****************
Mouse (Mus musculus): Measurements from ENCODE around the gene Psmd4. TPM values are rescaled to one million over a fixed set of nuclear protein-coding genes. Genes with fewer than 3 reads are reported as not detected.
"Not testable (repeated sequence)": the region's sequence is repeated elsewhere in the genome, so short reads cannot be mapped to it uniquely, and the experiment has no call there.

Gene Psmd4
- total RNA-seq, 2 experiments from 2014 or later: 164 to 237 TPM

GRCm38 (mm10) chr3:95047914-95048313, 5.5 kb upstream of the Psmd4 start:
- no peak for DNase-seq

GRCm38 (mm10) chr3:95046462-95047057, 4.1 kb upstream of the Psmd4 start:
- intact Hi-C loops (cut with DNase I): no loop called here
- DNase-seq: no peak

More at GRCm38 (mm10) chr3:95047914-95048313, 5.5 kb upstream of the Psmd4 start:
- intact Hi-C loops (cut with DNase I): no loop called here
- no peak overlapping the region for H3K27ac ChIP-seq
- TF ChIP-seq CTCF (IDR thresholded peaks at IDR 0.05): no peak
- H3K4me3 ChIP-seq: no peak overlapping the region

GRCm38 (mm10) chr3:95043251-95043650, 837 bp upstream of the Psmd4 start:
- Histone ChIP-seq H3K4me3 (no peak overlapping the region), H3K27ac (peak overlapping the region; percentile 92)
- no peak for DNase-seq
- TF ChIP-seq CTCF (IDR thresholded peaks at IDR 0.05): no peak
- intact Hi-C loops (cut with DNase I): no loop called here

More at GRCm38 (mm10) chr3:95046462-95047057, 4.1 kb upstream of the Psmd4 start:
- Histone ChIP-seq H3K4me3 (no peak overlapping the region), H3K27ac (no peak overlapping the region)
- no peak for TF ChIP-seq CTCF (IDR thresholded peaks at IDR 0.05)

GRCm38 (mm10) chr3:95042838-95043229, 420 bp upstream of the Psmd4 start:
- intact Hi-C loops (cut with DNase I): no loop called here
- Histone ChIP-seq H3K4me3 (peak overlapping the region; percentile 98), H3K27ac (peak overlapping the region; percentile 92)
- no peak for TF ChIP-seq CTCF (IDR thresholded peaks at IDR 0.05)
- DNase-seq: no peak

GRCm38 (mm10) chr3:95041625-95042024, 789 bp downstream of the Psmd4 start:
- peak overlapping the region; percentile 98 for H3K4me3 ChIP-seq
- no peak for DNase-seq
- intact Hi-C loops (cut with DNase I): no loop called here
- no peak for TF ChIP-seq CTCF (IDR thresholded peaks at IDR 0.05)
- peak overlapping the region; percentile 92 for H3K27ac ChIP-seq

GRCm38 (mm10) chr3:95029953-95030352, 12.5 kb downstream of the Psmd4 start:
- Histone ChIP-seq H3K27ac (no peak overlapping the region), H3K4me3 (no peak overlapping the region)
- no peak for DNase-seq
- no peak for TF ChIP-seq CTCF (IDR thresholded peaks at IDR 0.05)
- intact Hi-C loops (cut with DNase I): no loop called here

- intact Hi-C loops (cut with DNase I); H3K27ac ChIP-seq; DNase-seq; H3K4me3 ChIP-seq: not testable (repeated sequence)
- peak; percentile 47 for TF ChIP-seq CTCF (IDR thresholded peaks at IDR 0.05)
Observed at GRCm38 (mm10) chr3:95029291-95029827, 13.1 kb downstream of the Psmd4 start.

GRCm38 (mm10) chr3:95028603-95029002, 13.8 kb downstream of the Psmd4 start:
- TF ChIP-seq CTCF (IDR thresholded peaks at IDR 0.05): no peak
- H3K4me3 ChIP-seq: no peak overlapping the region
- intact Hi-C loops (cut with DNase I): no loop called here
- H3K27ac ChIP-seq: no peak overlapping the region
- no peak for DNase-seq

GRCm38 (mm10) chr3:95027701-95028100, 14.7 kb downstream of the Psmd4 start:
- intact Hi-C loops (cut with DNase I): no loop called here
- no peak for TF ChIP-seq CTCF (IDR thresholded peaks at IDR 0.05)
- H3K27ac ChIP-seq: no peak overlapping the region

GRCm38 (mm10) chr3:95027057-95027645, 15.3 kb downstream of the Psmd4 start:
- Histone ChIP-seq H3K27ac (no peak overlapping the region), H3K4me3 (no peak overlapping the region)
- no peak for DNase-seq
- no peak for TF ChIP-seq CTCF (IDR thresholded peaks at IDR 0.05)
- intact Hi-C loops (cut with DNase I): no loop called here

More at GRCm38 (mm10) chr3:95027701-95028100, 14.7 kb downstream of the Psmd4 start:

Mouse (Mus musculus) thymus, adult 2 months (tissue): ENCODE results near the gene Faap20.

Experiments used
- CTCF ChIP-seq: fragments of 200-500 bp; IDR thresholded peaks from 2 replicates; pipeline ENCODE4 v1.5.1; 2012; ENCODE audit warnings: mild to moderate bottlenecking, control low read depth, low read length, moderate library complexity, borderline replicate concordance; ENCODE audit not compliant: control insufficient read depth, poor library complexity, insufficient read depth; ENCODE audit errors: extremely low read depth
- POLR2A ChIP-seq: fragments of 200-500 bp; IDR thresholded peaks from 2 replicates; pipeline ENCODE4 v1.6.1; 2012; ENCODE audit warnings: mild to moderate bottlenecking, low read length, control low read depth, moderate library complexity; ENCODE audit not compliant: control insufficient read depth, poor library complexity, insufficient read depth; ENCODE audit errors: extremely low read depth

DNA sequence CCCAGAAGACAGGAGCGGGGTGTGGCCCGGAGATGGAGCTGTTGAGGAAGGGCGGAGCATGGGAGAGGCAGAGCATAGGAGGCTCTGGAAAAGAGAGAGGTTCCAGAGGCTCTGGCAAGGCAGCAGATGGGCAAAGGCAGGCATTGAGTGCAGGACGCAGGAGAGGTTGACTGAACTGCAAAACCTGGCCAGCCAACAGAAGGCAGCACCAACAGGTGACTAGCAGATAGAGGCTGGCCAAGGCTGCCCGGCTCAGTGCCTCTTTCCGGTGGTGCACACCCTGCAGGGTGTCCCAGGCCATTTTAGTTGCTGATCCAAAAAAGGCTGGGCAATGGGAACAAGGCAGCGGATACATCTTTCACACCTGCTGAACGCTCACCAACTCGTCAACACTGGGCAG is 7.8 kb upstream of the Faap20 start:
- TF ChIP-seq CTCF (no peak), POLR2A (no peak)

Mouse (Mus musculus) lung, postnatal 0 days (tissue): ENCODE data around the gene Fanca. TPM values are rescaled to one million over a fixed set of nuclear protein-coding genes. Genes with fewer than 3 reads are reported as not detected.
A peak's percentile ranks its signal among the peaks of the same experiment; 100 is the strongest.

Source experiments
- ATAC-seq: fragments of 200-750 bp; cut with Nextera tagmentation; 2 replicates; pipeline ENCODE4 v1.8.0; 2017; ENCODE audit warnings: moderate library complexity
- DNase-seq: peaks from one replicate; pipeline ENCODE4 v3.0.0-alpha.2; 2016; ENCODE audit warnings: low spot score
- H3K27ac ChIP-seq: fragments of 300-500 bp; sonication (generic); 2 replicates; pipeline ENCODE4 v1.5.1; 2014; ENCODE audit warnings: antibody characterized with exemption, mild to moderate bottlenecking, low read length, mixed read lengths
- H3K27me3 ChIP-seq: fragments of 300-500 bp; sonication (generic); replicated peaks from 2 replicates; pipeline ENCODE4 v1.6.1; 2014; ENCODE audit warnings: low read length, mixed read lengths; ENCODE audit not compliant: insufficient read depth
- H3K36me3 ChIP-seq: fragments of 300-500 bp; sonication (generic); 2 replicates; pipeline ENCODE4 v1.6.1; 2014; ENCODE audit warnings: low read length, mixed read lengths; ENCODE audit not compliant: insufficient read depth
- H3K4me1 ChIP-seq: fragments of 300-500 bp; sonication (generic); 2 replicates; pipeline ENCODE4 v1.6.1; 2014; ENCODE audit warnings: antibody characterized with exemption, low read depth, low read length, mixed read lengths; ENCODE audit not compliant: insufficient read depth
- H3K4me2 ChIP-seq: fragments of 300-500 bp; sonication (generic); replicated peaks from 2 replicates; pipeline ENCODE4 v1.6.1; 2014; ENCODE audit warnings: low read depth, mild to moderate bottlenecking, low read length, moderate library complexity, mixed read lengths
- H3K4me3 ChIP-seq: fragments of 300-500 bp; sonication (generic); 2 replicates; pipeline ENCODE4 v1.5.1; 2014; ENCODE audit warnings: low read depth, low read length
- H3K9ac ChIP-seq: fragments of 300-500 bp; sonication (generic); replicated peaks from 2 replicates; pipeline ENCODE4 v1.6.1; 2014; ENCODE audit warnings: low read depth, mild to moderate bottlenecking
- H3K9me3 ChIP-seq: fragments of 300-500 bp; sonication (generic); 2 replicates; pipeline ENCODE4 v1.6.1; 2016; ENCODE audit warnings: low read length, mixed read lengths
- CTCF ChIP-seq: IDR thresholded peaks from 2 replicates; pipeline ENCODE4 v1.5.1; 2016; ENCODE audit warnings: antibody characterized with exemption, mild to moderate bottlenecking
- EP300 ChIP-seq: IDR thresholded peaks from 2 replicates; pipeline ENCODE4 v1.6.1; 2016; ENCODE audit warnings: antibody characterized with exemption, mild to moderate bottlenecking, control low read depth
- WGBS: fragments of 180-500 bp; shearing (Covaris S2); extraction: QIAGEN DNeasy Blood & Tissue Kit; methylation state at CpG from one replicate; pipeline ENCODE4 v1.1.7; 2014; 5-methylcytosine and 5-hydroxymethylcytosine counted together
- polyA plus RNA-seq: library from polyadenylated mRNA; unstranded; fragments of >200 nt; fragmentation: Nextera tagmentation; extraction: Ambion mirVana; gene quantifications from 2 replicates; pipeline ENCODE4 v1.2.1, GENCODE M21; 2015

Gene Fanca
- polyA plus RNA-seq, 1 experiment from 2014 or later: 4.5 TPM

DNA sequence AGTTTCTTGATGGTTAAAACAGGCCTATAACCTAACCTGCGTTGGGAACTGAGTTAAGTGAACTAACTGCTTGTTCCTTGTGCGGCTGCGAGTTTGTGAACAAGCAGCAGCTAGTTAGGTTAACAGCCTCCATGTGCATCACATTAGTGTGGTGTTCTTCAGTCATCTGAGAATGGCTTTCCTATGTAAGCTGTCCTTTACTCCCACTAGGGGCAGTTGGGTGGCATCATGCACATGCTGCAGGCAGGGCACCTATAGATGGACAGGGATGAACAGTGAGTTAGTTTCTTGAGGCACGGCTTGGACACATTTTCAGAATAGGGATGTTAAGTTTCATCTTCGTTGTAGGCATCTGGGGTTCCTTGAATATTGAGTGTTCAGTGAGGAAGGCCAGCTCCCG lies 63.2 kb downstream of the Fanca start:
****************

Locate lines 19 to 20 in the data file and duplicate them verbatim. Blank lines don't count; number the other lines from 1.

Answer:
- intact Hi-C loops (cut with DNase I): no loop called here

More at GRCm38 (mm10) chr3:95046462-95047057, 4.1 kb upstream of the Psmd4 start: